The ECB is trapped in a multi-faceted jigsaw. Euro states are participating in a “war of all against all” instead of cooperating. Italy, Spain and soon Belgium, are the prisoners, unable to act.
|Image Source: Zimbio|
I have been saying since August that Italy and Spain have practically fallen to market pressures, however this is not yet apparent due to the constant intervention of the European Central Bank (ECB) in the bond markets, through its Securities Markets Programme (SMP), which succeeds in temporarily keeping interest rates at “affordable” levels. The ECB is fighting a war of attrition that it cannot win. It is already buying debt because of a loophole, a “gray zone” in its charter which has raised political objections, since the ECB is not supposed to provide a backstop to member-states; it has also accumulated 163 bn euro in sovereign bonds from Greece, Ireland, Portugal, Italy and Spain, which again raise a number of questions.
The ECB knows that the threat coming from the volatility of Italy and Spain is about to grow that is the reason why it hopes the new powers of the EFSF are ratified so that it can end its SMP and allow the EFSF to carry that task. Contrary to the ECB’s wishes, German Chancellor Merkel and French President Sarkozy, under the increasing pressures from their national electorates against bailouts to “profligate” states, are seeking ways to utilize the EFSF as a mechanism that will recapitalize banks, which leaves the ECB with a very unpleasant dilemma: to either absorb the debts of Italy and Spain or to put an end to its intervention and let all hell break loose. Due to the inability of Europe’s leaders to provide system-wide solutions, the ECB is forced to go deeper into the tunnel by keep fighting a losing battle with the markets, so it will continue buying Italian and Spanish debt (yesterday ECB chief, Jean-Claude Trichet said that the crisis in Europe is ‘systemic’ – I have been saying this for months now and you can see my latest Full analysis of the Euro Crisis). I would only like to say that the ECB will soon have an extra burden called “Belgium” since that country is the next target.
The ECB is trapped in a political game with three main parameters.
1) Germany, France and those states who have the upper hand in the political bargaining maintain their own agendas on how to act (see The crisis of the Euro is deeply Political). No matter how cynical this might sound, they are using the crisis to push for deep reforms in Europe’s South (the troika in Greece is even asking for lowering wages in the private sector, which is by all means ridiculous and unacceptable, as it will only make things even worse). The approach of front-loaded austerity which is more of a punishment than an assistance from European partners is plunging the periphery into a deeper crisis and there is absolutely no chance the much-vaunted “growth friendly fiscal consolidation” will work, since the crisis is not just about public finances, but rather evolves in a number of realms (see Full analysis of the Euro Crisis).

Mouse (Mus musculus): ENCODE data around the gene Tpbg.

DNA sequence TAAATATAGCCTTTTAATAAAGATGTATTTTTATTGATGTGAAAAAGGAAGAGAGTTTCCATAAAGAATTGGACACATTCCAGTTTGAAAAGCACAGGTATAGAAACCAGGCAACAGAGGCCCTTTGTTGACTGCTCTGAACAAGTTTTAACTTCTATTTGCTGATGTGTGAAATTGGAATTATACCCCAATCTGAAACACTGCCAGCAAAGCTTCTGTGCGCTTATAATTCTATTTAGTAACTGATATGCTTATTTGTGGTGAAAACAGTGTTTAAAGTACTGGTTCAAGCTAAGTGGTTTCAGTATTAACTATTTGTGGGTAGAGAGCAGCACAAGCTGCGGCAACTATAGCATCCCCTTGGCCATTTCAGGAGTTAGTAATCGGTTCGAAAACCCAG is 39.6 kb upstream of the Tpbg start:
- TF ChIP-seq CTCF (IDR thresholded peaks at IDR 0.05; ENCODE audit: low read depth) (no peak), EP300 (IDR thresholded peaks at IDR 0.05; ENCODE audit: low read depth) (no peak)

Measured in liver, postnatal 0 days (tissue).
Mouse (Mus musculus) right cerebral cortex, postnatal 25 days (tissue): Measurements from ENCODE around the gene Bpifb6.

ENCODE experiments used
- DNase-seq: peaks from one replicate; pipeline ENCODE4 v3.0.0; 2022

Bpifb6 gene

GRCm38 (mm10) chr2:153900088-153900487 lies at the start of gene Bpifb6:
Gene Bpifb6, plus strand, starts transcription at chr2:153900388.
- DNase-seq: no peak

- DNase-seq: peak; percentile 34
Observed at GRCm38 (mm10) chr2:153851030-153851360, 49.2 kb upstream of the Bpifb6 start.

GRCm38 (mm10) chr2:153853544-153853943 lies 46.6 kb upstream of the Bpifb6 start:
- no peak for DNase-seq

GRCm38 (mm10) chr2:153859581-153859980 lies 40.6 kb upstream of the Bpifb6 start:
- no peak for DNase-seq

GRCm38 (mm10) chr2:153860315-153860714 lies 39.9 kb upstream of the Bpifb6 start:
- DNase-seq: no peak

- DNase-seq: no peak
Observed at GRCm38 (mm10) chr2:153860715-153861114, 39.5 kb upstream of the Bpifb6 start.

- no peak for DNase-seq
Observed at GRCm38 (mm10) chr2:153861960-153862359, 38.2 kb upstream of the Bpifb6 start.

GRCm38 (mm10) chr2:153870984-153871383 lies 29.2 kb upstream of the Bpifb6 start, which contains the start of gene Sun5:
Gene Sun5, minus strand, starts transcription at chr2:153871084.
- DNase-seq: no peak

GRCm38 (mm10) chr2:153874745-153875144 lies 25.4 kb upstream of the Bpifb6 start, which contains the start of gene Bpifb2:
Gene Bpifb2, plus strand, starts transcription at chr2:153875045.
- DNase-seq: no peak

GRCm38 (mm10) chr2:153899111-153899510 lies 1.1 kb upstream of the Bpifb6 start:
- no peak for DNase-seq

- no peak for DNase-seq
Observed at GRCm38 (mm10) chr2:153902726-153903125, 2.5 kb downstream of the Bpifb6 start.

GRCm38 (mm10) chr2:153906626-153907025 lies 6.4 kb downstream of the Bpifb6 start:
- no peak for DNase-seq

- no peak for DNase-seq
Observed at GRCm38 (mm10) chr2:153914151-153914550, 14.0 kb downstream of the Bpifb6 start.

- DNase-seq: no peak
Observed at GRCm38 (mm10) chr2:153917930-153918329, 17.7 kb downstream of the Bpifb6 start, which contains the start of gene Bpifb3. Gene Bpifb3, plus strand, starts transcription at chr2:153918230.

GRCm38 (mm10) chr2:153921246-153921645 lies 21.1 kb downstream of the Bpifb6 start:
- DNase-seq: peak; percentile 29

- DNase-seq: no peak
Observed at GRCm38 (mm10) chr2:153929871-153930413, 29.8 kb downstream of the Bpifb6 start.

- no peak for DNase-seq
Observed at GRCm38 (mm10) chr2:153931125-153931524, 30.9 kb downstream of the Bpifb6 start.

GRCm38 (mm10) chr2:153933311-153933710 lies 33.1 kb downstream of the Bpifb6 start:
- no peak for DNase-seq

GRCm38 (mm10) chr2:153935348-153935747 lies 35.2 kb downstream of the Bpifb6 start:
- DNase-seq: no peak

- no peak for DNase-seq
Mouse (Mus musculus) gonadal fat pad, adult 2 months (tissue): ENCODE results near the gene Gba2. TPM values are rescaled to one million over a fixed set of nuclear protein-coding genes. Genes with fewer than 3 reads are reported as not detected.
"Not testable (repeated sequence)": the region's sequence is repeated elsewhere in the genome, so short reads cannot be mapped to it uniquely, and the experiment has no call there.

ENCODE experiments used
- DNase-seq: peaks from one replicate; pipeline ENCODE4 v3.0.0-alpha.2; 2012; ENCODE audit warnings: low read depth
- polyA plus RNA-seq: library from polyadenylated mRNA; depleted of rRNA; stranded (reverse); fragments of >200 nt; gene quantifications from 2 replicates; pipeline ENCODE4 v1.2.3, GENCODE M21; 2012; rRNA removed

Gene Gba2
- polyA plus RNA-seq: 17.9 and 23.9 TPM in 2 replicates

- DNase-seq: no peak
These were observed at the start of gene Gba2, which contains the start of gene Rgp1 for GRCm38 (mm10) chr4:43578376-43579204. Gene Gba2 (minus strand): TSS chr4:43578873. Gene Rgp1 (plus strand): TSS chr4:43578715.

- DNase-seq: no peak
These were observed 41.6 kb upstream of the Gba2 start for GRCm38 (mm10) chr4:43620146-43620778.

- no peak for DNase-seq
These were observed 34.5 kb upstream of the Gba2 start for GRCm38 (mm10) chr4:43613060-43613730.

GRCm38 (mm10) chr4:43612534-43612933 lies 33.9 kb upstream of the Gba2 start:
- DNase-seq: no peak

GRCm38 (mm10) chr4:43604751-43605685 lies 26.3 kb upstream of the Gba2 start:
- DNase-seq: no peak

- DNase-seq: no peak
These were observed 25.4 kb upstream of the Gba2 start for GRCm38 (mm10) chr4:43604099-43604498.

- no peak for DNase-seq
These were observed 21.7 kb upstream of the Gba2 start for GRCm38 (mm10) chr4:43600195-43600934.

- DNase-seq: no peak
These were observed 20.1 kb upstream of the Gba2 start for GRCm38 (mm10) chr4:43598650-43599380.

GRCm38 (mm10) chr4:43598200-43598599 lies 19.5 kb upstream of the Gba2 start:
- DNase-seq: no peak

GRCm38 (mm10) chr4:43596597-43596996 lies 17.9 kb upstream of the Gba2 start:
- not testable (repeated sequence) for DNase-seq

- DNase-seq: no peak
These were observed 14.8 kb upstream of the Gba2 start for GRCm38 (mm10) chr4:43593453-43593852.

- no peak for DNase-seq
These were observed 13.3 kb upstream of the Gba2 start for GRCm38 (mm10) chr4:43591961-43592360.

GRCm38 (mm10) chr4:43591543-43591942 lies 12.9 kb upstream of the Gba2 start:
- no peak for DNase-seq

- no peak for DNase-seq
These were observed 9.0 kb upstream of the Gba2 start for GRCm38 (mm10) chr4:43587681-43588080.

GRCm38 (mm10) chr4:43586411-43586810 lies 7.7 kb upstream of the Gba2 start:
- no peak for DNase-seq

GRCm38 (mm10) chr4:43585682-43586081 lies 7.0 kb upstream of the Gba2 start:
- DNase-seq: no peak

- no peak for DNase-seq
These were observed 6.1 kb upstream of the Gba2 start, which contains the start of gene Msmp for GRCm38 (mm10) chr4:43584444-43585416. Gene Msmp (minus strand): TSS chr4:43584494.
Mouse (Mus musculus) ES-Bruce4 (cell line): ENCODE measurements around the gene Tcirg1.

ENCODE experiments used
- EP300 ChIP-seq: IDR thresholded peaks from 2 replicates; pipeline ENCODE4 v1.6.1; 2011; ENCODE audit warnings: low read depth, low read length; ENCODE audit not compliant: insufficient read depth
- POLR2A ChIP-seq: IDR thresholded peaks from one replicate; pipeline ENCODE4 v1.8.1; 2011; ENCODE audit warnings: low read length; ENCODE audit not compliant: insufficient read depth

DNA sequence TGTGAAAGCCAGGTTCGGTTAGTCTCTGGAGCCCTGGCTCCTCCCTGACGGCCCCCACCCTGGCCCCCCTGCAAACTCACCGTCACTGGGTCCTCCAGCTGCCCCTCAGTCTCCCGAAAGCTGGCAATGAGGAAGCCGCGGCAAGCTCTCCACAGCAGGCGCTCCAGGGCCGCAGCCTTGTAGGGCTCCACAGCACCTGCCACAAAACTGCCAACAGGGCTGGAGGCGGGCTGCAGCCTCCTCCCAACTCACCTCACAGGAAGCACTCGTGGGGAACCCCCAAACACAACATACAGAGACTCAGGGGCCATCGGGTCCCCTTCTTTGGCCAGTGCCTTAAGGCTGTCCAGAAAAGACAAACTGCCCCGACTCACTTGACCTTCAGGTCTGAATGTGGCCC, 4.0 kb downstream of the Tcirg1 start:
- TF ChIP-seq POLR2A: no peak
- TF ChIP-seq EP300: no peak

2) Italy, Spain (and very soon Belgium) are in a position where they cannot possibly speak their mind, for three main reasons. First because they will meet the staunch resistance of those countries who are providing the lion’s share of the fundings. Second, they will raise uncertainty in the markets regarding their solvency, which implies that interest rates will go wild, leading to a self-fulfilling process that leads to the need for bailouts. Third because they are forced to implement front-loaded austerity to show that they are “behaving well” to the rest of their European partners and to demonstrate to the markets their “determination” and “willingness” to deal with their fiscal issues. However this situation only means one thing. Italy and Spain have already taken a downward path since front-loaded austerity will reduce their aggregate demand, thus increasing the debt ratio which suggests that markets will ask for higher interest rates. In short they are heading with mathematical accuracy to the same fate of Greece, Ireland and Portugal – now whether bailouts to these countries are feasible is another issue, I say they are not, but no need to discuss it now.
3) A “haircut” on Greek bonds will lead to serious loses in European banks. As the case of zombie-bank Dexia suggests, many European banks will have to be recapitalized to prevent a complete financial meltdown that will lead the world to a mire of lost decades. But if banks are recapitalized by states, then France will most probably lose its triple-A credit rating which will in turn jeopardize the EFSF and consequently the programmes in Ireland and Portugal.
The ECB remains captive in this multi-faceted political and economic jigsaw. Italy, Spain and Belgium are also prisoners and can only hope that some “solution” will be delivered on the approaching EU summit. But to be honest and to be realists the next summit will be just another failure for it will center around a programme to recapitalize banks and to lead Greece to an orderly default. In other words, it will be another step along the path of the failing half-measures that have brought the euro on the brink of collapse.
The euro is falling apart, as all players from the ECB to the member-states are participating in a “bellum omnium contra omnes” (“war of all against all” by Thomas Hobbes) instead of cooperating and treating the crisis as it really is: a systemic crisis of the euro. Deterioration and disintegration will continue to gain momentum and the sooner we get rid of any delusions the better.